Wow, I thought to myself, if these girls acted like this in church, or at a school play, or somewhere else, I would have ‘tut-tutted’ and been annoyed their parents didn’t discipline them. Maybe I would have thought they had ADHD. I may have assumed the girls had not been taught “civilized” manners by their parents. But because I knew their condition, I simply sat quietly and accepted them.  I didn’t know much, but I knew FASD children had behavioral issues.

However, I didn’t know those girls were jumping out of their skins in that conference room. I didn’t know that crowds, loud noises, changes to daily routines and strangers made it impossible for them to remain quiet. I didn’t know they left the room to get relief from the atmosphere they were in. I didn’t know it was a coping mechanism they used to keep themselves from unraveling. It seems I knew little to nothing about the behavioral issues of FASD children.

I soon learned how difficult the job of an FASD parent is. Discipline, I discovered, is the exact wrong thing to use. Yelling at a child with FASD increases the problem. Quiet reasoning, understanding and respect are required. Repetition is necessary to teach daily routines and consequences. Vigilance is needed to keep the children safe, because FASD kids lack the ability to fully understand the ramifications of their actions. I had no idea the strength and tenacity it takes to be a parent of one of these children.

“The mental healthcare system needs major training in the area of FASD treatment,” said the facilitator of the group. “Misdiagnosis is rampant. Doctors often lack the knowledge to differentiate FASD from ADHD, autism, and other conditions. Medications used to treat these other conditions are drastically wrong for kids with FASD. Changes are coming slowly as the medical field starts to understand what parents of FASD children have been saying for years.”

How was it possible that doctors knew little more than I did? And not only doctors! Teachers, caregivers, social workers and adoption agencies are woefully under-educated about this syndrome. The public, too, is drastically uninformed. Changes are coming in these areas, but once again, time is crawling by. Parents are left to lobby for funding and assistance, to educate the public and to support each other until the changes come. Parents and children of FASD have been suffering alone and misunderstood for decades, perhaps for centuries. I say centuries, because I also learned that FASD can manifest itself in a child across three generations. And the condition can come through the father or the mother. I had often misjudged mothers of FASD children. I thought I knew it all about those mothers. They must have drunk alcohol throughout their pregnancies. How could they be so careless, selfish and neglectful?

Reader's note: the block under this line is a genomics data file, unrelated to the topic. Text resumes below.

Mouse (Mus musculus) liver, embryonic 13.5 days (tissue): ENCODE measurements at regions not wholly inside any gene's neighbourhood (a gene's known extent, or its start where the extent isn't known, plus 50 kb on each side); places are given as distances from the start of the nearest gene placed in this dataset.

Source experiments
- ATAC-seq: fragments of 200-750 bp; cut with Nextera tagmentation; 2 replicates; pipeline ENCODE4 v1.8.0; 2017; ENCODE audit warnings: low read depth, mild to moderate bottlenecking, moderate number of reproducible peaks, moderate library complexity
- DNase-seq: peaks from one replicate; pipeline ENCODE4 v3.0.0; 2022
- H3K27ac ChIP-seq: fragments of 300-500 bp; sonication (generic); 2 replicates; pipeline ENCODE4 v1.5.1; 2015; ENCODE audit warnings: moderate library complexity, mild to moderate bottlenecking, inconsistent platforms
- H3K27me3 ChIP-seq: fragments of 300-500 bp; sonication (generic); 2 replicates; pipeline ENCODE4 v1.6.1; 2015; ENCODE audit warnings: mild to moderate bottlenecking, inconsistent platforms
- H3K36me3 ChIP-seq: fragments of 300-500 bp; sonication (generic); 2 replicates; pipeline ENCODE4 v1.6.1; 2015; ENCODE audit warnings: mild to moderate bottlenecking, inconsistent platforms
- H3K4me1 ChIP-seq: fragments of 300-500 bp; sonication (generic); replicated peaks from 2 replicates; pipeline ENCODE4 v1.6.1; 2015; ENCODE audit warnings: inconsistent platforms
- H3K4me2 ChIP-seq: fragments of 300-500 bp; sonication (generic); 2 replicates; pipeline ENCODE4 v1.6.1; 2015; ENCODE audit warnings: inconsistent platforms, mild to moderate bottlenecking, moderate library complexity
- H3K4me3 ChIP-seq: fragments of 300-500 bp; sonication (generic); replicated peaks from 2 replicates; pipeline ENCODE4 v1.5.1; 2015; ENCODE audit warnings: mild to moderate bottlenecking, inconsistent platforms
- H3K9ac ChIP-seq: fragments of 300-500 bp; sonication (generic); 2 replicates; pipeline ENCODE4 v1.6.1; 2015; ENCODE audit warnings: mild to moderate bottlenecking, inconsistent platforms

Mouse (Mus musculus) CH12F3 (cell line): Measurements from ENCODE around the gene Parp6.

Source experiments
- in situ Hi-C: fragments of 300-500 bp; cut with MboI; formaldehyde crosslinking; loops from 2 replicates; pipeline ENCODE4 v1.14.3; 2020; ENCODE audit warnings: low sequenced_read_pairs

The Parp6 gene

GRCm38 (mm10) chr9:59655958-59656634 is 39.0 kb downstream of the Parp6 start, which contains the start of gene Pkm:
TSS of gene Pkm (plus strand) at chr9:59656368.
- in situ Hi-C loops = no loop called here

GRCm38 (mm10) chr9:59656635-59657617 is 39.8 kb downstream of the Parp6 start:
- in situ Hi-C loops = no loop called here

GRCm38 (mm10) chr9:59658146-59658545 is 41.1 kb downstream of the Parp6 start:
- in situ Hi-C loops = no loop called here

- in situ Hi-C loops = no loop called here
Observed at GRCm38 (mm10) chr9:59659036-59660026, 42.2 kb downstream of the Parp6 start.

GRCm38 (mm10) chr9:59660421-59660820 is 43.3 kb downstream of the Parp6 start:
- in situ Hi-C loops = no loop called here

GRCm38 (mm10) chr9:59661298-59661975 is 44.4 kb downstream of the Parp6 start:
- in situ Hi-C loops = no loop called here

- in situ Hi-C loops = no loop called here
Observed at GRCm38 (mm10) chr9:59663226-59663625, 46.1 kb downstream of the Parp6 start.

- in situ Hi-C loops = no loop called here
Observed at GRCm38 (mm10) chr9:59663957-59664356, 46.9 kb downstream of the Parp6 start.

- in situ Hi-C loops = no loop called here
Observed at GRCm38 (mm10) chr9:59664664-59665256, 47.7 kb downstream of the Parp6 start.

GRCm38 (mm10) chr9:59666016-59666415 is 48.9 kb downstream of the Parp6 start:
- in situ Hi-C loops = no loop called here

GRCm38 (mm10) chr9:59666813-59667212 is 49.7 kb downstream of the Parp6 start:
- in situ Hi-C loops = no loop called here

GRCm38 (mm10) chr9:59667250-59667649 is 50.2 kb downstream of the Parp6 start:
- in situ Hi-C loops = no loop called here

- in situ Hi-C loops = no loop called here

Well, guess what? Even one drink may be enough to cause FASD in an unborn child!  And that drink may have passed the lips of the mother or the father. I was astounded to learn that any of us on the earth could be affected, since it is certain that very few had parents, grandparents or great-grandparents who never imbibed a single glass of alcohol. No, I didn’t know much about FASD at all, until I attended that FASD support group. I listened in awe to the stories, challenges and advice discussed by those who are passionate about and affected by FASD. I learned a lot. But, the most important thing I learned is that it is so very easy to pass judgment while living in a world shrouded in ignorance.  It’s a lesson I won’t forget… Heather.

Viga… I recently attended an FASD group meeting that dispelled any illusions I had about the long-term, very harmful effects of drinking alcohol while pregnant. I was unfamiliar with FASD until I read Barbara Studham’s remarkable book, “Two Decades of Diapers”. What I read there both concerned and shocked me, especially since I have a teenage granddaughter who has always exhibited many characteristics of FASD children. As so many parents and doctors do, I had put her often-upsetting behaviours down to ADHD and/or Dyslexia.

After attending the FASD support group, my suspicions were confirmed: I learned that a mother, even having just one drink when she doesn’t yet know she’s pregnant runs the risk of having a child with FASD. Sadly, I now have to conclude that my dear granddaughter may indeed be an FASD child, not ADHD. At that meeting, if was further upsetting to learn from parents of FASD children that the medical profession is far from enlightened about FASD and prescribes meds for ADHD instead. This is unacceptable!

My friend, Barbara Studham’s books: Two Decades Of Diapers, and, Fetal Alcohol Syndrome: The Teen Years, will shed much needed light on this issue. I highly recommend that groups interested in knowing more about FASD read Barbara’s books. This is a woman who has lived with what she now writes about to help others. Invite her to speak to your groups. The child you help may well be your own… Viga

Karen… My knowledge of FASD was very limited until I had the opportunity to visit a meeting of the Hamilton FASD support group. I learned that although most children with FASD ‘look normal’ they do have issues with attention span, behavior and authority. I also learned that there are various degrees of FASD and that all have been recently acknowledged under the umbrella of FASD. Some children with FASD are very bright and do well in school academically but are emotionally exhausted by the end of the day resulting in ‘melt downs’ at home. These children require a lot of ‘one-on-one’ sessions to understand and control their outbursts. Others are bullied because they don’t fit the norm and have learning difficulties.